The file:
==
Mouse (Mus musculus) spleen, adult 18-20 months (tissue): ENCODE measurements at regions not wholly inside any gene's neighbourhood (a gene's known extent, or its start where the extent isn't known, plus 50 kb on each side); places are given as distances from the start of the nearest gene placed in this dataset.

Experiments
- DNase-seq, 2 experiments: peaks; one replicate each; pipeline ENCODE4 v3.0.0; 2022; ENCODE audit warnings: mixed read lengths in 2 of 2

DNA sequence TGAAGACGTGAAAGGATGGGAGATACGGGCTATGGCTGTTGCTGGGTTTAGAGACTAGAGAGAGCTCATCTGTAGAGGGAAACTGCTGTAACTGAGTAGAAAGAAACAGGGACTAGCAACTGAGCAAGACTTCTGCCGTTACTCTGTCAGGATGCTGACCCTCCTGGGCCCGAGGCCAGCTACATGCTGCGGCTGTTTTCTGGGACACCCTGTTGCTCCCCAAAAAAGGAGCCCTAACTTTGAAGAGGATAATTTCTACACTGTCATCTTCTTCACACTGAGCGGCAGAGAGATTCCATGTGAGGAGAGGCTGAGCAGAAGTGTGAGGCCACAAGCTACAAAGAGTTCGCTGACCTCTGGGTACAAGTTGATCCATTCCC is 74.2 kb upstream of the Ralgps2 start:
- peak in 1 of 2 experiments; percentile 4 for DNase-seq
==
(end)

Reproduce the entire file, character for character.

Mouse (Mus musculus) spleen, adult 18-20 months (tissue): ENCODE measurements at regions not wholly inside any gene's neighbourhood (a gene's known extent, or its start where the extent isn't known, plus 50 kb on each side); places are given as distances from the start of the nearest gene placed in this dataset.

Experiments
- DNase-seq, 2 experiments: peaks; one replicate each; pipeline ENCODE4 v3.0.0; 2022; ENCODE audit warnings: mixed read lengths in 2 of 2

DNA sequence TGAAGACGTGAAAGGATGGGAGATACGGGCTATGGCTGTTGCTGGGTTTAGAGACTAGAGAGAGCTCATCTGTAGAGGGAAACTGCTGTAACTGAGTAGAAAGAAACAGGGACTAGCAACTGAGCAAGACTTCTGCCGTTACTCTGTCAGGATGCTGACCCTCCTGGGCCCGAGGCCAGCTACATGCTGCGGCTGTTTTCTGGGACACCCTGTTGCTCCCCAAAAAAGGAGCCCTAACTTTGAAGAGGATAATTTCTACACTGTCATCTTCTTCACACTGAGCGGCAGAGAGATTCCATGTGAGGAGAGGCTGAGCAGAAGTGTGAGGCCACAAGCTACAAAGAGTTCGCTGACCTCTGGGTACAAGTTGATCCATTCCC is 74.2 kb upstream of the Ralgps2 start:
- peak in 1 of 2 experiments; percentile 4 for DNase-seq